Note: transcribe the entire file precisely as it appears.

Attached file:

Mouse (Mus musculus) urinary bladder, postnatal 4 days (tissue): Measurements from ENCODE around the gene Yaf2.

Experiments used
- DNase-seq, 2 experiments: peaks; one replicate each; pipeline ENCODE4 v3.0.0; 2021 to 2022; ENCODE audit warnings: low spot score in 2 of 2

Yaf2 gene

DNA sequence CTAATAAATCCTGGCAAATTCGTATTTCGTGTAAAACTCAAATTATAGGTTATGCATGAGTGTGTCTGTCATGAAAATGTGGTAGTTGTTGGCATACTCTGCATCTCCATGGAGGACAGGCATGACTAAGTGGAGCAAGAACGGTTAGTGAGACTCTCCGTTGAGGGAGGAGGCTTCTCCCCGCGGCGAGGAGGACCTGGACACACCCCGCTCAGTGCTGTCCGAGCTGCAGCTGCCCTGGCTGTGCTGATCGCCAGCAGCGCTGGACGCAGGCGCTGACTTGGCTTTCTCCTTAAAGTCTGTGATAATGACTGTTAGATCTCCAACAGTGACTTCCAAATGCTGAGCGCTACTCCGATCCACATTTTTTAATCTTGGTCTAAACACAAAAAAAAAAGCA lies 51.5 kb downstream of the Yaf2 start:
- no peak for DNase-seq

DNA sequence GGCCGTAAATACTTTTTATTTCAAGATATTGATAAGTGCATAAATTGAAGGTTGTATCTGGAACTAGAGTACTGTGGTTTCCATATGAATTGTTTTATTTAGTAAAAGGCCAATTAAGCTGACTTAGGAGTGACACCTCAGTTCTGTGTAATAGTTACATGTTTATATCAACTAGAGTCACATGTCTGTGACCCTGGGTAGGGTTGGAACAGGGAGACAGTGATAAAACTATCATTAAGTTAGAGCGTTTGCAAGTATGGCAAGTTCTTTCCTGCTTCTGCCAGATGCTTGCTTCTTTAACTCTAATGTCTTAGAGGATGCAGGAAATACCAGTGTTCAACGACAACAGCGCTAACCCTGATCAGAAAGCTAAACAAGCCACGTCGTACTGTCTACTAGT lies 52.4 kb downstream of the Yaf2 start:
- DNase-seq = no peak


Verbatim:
Mouse (Mus musculus) urinary bladder, postnatal 4 days (tissue): Measurements from ENCODE around the gene Yaf2.

Experiments used
- DNase-seq, 2 experiments: peaks; one replicate each; pipeline ENCODE4 v3.0.0; 2021 to 2022; ENCODE audit warnings: low spot score in 2 of 2

Yaf2 gene

DNA sequence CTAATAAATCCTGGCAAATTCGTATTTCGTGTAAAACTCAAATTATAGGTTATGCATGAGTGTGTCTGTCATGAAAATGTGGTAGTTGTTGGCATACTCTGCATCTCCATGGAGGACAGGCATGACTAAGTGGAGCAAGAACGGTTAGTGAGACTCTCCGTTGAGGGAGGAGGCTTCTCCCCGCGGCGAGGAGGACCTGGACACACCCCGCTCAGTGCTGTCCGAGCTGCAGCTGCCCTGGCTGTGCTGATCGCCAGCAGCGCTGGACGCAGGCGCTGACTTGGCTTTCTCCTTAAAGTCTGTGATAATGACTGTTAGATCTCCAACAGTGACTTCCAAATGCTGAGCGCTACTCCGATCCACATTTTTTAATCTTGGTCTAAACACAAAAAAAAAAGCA lies 51.5 kb downstream of the Yaf2 start:
- no peak for DNase-seq

DNA sequence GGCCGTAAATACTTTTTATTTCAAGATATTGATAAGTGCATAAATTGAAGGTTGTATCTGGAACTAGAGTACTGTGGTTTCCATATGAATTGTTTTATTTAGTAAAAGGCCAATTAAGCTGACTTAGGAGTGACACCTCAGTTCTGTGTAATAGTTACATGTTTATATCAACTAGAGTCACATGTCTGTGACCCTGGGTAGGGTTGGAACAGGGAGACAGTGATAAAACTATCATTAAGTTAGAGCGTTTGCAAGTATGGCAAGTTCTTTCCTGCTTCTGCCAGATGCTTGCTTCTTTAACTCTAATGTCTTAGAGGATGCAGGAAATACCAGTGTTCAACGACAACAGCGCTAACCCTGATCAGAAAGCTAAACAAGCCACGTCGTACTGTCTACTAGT lies 52.4 kb downstream of the Yaf2 start:
- DNase-seq = no peak